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Millennium Post

After Boston, Chechnya echoes everywhere

Echoes of Chechnya are everywhere at this small suburban Boston homestead. Traditional ram’s wool hats hang on the walls, a computer monitor glows with the green of the Chechen flag, and the sapling of a medlar, an ancient fruit-bearing tree rare in America but common in the North Caucasus, awaits summer in a backyard garden.

‘It makes me feel at home, because that’s the tree originally that I grew up around, the tree that I used to see everywhere in Chechnya when I went around in the woods as a kid,’ said Magomed Imakaev, speaking at his home in Needham where he moved in 2004 as a refugee from the war-battered region.

Imakaev, 27, is part of a small community of ethnic Chechens in the Boston area that began putting its roots down here more than a decade ago in the wake of two bloody wars between Russian federal forces and local armed groups.

It is a diaspora that has been shaken by the emergence of two of its young members as the main suspects in last week’s deadly twin bombing of the Boston Marathon that killed three people and wounded more than 180 others. The older suspect, 26-year-old, Tamerlan Tsarnaev, was killed in a chaotic shootout with police on early Friday. His brother, 19-year-old Dzhokhar Tsarnaev, was captured alive but seriously injured. He remained in critical condition at a Boston hospital.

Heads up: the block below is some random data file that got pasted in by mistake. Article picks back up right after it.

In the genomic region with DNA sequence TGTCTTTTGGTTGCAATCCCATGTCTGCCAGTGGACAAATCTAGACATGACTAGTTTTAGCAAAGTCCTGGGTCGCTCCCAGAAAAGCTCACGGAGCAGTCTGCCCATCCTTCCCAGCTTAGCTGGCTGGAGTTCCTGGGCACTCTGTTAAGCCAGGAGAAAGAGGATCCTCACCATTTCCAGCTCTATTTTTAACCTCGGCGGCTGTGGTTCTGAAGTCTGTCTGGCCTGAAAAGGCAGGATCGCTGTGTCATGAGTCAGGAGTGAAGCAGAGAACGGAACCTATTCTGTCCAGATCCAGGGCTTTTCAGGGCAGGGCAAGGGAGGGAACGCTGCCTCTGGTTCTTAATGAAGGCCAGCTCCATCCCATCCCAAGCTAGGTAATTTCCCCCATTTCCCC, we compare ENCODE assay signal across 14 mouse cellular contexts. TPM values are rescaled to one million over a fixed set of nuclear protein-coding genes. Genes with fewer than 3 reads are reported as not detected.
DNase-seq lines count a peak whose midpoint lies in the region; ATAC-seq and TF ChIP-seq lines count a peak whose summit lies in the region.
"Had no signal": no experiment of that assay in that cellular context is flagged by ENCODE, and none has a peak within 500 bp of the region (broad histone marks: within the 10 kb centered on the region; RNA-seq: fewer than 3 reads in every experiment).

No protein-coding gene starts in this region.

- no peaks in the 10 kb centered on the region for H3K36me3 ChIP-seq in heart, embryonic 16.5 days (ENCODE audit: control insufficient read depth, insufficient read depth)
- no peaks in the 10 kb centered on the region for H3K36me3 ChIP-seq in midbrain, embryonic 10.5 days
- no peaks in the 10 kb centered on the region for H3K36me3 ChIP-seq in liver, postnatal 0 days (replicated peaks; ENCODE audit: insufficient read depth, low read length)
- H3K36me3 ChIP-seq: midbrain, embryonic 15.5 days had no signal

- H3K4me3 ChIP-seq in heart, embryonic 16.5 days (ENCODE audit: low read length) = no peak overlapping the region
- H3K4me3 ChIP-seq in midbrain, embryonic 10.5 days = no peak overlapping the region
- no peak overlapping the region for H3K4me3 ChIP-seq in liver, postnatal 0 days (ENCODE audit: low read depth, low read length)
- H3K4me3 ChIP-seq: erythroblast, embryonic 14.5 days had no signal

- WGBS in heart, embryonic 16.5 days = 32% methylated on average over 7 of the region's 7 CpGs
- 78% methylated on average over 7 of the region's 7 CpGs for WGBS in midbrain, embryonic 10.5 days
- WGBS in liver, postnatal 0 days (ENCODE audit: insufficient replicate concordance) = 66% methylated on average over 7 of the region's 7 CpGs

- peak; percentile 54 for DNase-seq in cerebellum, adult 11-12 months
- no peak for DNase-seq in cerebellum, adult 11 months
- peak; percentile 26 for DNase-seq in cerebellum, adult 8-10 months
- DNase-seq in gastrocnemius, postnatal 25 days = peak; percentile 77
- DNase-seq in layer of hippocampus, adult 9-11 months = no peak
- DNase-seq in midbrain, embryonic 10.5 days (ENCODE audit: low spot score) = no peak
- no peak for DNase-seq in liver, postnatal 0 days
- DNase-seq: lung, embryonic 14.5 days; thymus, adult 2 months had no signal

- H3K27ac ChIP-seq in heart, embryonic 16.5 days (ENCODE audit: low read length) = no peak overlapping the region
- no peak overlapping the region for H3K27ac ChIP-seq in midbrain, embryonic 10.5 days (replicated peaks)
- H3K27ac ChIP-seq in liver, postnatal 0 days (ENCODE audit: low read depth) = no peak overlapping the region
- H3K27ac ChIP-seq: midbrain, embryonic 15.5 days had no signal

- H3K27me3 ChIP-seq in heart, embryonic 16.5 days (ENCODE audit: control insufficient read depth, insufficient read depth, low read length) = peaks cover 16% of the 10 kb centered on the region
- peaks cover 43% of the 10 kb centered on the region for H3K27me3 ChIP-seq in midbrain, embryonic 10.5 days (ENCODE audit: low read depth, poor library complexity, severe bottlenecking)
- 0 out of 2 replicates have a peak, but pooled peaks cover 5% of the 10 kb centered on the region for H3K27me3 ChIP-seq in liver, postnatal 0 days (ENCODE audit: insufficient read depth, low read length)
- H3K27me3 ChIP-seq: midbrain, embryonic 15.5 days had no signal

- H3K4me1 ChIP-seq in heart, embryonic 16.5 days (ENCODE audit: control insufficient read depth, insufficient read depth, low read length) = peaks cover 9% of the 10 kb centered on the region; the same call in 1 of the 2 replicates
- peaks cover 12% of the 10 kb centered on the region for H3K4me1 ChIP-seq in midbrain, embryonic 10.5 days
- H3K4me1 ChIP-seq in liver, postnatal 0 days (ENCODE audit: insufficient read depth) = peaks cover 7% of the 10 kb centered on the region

‘I think everyone is still in the shock phase that this thing happened,’ Imakaev said. The Boston area is home to more ethnic Chechens than any other metropolitan area in the US, as many US cities have refused to accept asylum-seekers from Russia’s violence-ridden North Caucasus region, according to Glen Howard, president of the Jamestown Foundation, a Washington-based non-governmental organisation highly critical of Kremlin policy in Chechnya.

There are around 40 Chechens living in the Boston area out of a total of 200 ‘disbursed all over’ the country, including in Michigan, California and Oregon, Howard, whose organisation has offered support to Chechen asylum applicants in the US, told. Nicholas Daniloff, a former foreign correspondent with close ties to Boston’s small contingent of Chechens, estimates there are 20 to 30 currently residing in the area. He disagrees with Howard’s claim that Boston has attracted the bulk of the diaspora in the US, however, and that other major cities are less friendly to Chechen asylum-seekers. ‘As far as I knew, they have settled also in Chicago, Seattle, New York,’ Daniloff, a professor at Northeastern University in Boston, told. There is no official data on the number of ethnic Chechen emigres living in the US, though a majority of those who settled here fled Chechnya between 2000 and 2002, Daniloff said.